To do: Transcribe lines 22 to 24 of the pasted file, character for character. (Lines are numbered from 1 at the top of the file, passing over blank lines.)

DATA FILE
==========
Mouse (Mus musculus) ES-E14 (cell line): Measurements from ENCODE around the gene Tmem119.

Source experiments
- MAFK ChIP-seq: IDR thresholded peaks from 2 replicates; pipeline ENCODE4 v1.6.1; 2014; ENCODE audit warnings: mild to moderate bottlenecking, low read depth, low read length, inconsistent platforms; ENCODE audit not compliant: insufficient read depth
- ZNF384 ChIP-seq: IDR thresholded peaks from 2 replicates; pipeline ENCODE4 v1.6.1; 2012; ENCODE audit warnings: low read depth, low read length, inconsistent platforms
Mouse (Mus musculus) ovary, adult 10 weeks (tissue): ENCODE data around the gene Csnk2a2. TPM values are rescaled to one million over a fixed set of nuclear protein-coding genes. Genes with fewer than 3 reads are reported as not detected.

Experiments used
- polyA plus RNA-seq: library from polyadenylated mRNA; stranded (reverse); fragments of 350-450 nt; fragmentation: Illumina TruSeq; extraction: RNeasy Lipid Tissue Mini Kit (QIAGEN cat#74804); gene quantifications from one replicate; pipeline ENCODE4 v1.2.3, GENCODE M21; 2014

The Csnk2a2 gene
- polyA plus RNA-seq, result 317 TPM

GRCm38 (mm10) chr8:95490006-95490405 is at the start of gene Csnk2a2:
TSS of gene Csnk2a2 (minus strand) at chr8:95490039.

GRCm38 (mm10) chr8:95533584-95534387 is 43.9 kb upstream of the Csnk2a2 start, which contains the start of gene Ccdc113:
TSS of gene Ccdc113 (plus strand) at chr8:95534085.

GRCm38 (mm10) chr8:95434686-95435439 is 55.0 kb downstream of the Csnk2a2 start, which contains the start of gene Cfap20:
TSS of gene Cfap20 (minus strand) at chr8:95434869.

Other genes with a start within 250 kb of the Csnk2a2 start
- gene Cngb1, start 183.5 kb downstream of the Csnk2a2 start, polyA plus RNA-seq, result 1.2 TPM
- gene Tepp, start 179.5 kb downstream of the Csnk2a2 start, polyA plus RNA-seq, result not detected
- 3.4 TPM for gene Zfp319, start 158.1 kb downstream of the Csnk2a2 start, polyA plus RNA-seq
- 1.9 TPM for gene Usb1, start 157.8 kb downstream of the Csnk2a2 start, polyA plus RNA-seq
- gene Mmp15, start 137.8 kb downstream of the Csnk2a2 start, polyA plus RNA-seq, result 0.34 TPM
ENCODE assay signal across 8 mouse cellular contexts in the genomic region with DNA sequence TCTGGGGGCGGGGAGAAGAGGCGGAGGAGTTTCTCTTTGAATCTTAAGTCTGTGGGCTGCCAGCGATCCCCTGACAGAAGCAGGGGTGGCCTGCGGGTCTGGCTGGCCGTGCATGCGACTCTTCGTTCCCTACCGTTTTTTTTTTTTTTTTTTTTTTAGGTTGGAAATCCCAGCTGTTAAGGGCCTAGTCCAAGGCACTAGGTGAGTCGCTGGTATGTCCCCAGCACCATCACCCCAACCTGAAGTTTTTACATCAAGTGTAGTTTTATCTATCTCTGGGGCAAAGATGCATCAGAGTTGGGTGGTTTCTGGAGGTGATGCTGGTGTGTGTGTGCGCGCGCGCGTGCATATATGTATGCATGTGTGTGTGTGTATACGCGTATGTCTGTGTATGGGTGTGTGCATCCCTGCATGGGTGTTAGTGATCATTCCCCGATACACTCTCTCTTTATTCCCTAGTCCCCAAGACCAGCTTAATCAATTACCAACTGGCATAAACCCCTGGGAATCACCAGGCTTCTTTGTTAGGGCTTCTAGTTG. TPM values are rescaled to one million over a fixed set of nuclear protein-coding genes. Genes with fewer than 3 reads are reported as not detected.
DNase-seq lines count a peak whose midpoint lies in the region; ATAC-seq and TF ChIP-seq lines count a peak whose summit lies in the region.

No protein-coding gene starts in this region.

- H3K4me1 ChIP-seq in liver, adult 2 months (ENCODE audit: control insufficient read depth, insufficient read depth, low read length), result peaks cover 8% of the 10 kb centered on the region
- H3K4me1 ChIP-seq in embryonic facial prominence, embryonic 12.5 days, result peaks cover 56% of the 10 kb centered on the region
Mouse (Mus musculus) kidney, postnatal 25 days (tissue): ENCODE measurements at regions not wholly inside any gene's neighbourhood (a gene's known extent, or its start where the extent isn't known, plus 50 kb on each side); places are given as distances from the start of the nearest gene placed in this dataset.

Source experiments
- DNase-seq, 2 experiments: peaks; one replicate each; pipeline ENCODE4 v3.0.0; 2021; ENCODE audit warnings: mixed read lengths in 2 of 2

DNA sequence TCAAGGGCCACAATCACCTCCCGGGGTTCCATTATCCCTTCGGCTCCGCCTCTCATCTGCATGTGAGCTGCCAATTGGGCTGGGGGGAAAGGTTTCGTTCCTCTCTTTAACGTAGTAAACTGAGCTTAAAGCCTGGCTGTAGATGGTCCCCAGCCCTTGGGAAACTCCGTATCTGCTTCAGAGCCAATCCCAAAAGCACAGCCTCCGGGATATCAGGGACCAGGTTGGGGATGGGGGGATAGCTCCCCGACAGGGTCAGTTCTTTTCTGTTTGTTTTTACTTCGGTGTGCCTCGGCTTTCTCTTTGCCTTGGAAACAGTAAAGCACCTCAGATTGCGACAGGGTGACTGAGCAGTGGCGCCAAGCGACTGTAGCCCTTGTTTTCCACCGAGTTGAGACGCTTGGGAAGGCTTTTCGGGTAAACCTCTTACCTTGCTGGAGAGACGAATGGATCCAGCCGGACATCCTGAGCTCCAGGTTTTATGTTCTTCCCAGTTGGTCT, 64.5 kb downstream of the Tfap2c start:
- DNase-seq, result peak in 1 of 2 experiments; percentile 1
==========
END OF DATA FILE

ENCODE assay signal across 8 mouse cellular contexts in the genomic region with DNA sequence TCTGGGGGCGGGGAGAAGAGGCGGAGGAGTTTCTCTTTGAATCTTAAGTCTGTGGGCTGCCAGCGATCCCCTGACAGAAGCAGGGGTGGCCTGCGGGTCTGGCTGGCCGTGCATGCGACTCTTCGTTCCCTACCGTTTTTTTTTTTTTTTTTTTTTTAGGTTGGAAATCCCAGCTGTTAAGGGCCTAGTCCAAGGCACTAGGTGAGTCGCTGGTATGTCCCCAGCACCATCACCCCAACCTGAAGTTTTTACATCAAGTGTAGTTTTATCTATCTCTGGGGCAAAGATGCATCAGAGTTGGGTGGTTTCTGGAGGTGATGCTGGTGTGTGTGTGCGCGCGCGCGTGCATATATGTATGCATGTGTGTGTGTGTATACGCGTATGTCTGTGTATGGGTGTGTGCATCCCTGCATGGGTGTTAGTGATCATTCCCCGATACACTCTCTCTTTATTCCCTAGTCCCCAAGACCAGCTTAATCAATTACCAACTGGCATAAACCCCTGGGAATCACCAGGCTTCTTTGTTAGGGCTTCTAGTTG. TPM values are rescaled to one million over a fixed set of nuclear protein-coding genes. Genes with fewer than 3 reads are reported as not detected.
DNase-seq lines count a peak whose midpoint lies in the region; ATAC-seq and TF ChIP-seq lines count a peak whose summit lies in the region.

No protein-coding gene starts in this region.